Climbing a rock several hundred meters high with a heavy pack on his back, a middle aged musician sets up his view camera, waits for the right light and creates one of the most iconic photographs of his era. Not all of us have such a flamboyant image making process as Ansel Adams’, but each of us has his/her own favourite routine for creating photographs. And I thought it might be interesting for us to share ours in turn.
This (above) is one of my favourite photographs from a recent trip to London with DS co-conspirers Paul and Steve. It was raining hard on me. Had been all afternoon: in the evening, I found that my MacBook Pro was drenched in water inside its carrying case inside my suitcase, that’s British weather for you. And my legs were sore from walking.
To me, this photograph represents everything I love in travel photography. The subject is somewhat significant, it is visually pleasing, it is personal but not so much that it hides the location entirely, and I would never have found it on one of the tourist trails of this ultra-high-potential city.
It’s fair to say that, at some points in the afternoon, drenched, cold and tired with not a pretty thing in sight, I allowed warm thoughts of tourist attractions, cosy lounges and afternoon teas to enter my mind and share certer stage with interrogations about my mental sanity.
Viewing the photographs dissipated those entirely. They provide me with everything I seek in photography: a sense of discovery, great shapes and colours, great light, great mood, a little intrigue and a very clear sense of “being there”, a connection that is distinctly lacking in most things Instaglam.
This is only a guess. Walking is a bilateral activity which, like EMDR treatment, helps both sides of the brain mesh up and work in better synch. In fact, wandering aimelessly for long periods ends up being a sort of meditative experience in which a peculiar state of awareness spontaneously occurs. A receptivity to things that would go unnoticed in a more productivity-oriented tourist visit. A detox for the tyranny of bucket lists and social pzazz. An escape from work and concentration. A freeing of creative boredom. Beyond the philosophy, it means I’m at my best instantly once in the flow.
Walking also allows me to encounter many more potential subjects than circling a famous location. A numbers game that helps remove the veil that cloacks my eye-brain in drab inefficiency when starting a shoot.
To put it another way, after a period of photographic rest, I’m either blind, or dumb or both. Cover my ears and bring me a pin ball. Whatever the cause for this inability to create anything worthwhile, it is remarkably consistent and it’s routine for me to create at least 20 lousy photographs or more before something reassuringly more decent finally graces the rear screen of my camera.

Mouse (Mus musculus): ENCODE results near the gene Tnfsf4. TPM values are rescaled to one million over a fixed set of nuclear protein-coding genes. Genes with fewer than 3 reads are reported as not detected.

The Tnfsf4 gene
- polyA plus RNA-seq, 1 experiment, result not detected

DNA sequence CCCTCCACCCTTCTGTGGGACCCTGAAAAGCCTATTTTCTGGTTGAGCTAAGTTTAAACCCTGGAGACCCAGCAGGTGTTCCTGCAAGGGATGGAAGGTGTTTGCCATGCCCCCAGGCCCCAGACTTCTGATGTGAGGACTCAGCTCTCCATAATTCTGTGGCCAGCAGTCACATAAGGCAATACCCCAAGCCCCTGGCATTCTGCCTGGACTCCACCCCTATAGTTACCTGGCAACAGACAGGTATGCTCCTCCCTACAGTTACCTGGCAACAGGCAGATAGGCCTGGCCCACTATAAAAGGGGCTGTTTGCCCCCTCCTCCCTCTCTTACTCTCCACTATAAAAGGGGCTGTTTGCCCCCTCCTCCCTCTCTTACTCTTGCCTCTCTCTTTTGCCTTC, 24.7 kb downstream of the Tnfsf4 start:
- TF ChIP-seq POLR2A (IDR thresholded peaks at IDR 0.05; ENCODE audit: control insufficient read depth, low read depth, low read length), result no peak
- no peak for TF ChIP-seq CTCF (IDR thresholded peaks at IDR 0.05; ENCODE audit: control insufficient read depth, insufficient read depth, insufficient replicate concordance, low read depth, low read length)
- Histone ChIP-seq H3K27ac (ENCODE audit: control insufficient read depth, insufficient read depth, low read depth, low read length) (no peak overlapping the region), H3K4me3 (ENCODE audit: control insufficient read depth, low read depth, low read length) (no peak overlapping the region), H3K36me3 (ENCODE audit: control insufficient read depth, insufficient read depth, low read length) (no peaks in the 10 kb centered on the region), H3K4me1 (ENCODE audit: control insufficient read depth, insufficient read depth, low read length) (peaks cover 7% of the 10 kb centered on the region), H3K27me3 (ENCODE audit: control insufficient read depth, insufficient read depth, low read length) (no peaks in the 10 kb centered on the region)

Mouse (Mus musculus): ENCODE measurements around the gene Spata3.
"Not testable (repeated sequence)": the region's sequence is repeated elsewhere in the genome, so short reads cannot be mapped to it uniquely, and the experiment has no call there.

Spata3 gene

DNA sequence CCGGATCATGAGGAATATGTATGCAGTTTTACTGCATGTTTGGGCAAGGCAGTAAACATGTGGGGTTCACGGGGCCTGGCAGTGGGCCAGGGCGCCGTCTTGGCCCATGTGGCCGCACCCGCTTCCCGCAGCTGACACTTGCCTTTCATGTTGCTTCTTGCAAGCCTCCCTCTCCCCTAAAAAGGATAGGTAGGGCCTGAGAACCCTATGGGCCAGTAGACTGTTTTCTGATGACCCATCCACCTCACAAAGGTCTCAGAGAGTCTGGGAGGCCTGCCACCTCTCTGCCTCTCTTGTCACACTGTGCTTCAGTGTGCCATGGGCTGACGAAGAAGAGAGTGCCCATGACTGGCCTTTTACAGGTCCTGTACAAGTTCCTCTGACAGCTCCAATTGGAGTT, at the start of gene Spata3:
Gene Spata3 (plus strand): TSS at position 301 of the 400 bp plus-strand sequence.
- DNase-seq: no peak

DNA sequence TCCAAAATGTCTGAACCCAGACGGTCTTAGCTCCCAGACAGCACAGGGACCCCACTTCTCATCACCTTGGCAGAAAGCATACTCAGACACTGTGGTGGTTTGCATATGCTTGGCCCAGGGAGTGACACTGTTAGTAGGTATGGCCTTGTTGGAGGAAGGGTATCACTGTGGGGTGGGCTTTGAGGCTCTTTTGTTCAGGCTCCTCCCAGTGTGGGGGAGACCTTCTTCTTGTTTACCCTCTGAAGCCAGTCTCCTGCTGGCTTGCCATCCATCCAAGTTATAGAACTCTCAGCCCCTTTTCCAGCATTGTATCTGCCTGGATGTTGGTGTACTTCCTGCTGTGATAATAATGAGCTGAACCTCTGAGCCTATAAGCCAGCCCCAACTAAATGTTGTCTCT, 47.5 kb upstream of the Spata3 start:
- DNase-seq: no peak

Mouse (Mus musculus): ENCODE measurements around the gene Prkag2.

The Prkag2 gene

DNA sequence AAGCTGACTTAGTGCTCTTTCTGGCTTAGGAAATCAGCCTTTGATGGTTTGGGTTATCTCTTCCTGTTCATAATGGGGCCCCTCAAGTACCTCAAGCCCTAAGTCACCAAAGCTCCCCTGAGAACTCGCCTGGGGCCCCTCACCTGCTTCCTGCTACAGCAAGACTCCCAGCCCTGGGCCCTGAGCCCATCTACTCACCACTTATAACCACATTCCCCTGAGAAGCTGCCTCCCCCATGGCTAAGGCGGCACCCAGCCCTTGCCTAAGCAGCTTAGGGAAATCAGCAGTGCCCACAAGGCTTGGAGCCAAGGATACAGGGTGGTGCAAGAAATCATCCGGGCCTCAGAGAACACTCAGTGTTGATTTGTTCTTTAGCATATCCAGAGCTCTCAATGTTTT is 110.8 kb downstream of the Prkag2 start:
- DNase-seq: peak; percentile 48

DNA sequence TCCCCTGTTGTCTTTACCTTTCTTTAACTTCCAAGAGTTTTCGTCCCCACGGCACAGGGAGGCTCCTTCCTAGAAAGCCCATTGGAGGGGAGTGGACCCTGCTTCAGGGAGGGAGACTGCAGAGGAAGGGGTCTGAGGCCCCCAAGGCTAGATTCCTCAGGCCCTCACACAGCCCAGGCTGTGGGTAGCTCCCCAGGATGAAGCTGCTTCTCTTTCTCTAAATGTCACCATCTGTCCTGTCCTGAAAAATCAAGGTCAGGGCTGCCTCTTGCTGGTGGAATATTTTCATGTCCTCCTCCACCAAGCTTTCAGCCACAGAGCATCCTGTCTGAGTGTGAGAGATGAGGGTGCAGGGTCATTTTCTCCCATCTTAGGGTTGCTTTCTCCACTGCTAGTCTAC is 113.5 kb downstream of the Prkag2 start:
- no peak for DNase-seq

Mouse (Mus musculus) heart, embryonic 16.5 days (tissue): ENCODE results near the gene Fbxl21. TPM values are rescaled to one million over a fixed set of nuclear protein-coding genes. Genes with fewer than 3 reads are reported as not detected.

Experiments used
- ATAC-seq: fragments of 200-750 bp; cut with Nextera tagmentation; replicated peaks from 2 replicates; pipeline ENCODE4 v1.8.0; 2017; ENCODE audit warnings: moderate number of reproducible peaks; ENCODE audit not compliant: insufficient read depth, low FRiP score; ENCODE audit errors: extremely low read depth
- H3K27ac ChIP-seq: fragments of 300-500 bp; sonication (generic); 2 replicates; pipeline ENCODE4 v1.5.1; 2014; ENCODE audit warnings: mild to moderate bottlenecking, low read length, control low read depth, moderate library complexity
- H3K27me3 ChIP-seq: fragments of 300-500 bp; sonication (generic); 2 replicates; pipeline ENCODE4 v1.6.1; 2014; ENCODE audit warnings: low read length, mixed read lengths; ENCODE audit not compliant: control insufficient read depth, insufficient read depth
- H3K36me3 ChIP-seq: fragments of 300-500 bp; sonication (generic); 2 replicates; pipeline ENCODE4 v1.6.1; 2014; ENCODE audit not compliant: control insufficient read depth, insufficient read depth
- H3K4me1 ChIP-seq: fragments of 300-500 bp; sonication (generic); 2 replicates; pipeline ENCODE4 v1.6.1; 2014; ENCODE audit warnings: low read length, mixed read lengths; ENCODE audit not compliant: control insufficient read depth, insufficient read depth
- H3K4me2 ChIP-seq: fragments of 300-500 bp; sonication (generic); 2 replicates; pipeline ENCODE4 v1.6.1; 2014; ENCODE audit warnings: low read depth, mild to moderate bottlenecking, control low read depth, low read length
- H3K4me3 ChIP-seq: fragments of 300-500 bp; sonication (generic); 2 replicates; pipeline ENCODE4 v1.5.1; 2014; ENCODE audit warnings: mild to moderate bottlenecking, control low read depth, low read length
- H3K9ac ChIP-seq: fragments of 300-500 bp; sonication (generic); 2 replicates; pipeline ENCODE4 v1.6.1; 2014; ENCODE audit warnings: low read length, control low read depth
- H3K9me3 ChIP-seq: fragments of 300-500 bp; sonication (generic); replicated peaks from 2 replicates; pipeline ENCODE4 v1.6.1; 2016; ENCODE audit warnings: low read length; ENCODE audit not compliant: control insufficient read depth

Walking a lot ensures plenty of warming up has occured before precious photons eventually present themselves to me.
Finally, viewing plenty of locations in a short period gives me context and opportunity to compare, put together … In that same afternoon, this other car wash turned up just as unexpectedly as the one above. Just as tucked away in an area tourists don’t even know by name, it is every bit as interesting and iconic to me. This is London as I love it. Vibrant, colourful, alive, quirky, warm, diverse … Forget Big Ben, this is the real deal.
This high-mobility cherry-picking attitude towards photography has consequences on my gear choices as well. The City Supermarket below sits opposite the car wash above. The photograph only works because the gear used to make it is deeply neutral.
To me, the human-hub nature that this sort of small shop can represent in a local community only shines through because the quality of light and colour is perfectly preserved. The gear adds nothing, takes nothing away. Make this shot with a Noctilux and the story becomes very different. Probably more charming, but not as direct and poignant, to me.
This is what I bought my kit for. No added flavouring. The image is the same from corner to corner, with no fancy swirl or vignetting charm or bokeh frills. The absolute un-lens-baby. (Here a 24mm equivalent lens).
My walking-photography gear therefore has to be light(ish) weatherproof and neutral. During a day, I very rarely change lenses, if at all. When my eye is finally tuned in, there’s no way I can afford to let the perspective of a second lens alter my receptivity again. How I envy those who are able to use zooms on the go with no ill effects on their quality of production!
The Hassy X1D with one lens and a strap weighs nothing and fits in a tiny Crumpler sling bag on my hip. It handled 6 hours of rain much better than my clothing, notebooks and laptop, with not a hint of discomfort or functional hissy fits. Its grip always felt reassuring and stable. The EVF just worked. Rain? Wot rain? Wipers on the lenses might have helped with some highlights, though 😉
So that’s it. For me, walking is the key to opening receptivity and encountering a multiplicity of interesting subjects that go way beyond the clichés of any given location. It allows me to view the mundane in a creative way, which is what I value most in any art form. On vacation, I’ll often walk 10 – 15 miles in a day, with the added feel-good factor that allows me to splurge on cakes and other naughties with total abandon. What’s not to like? 😉
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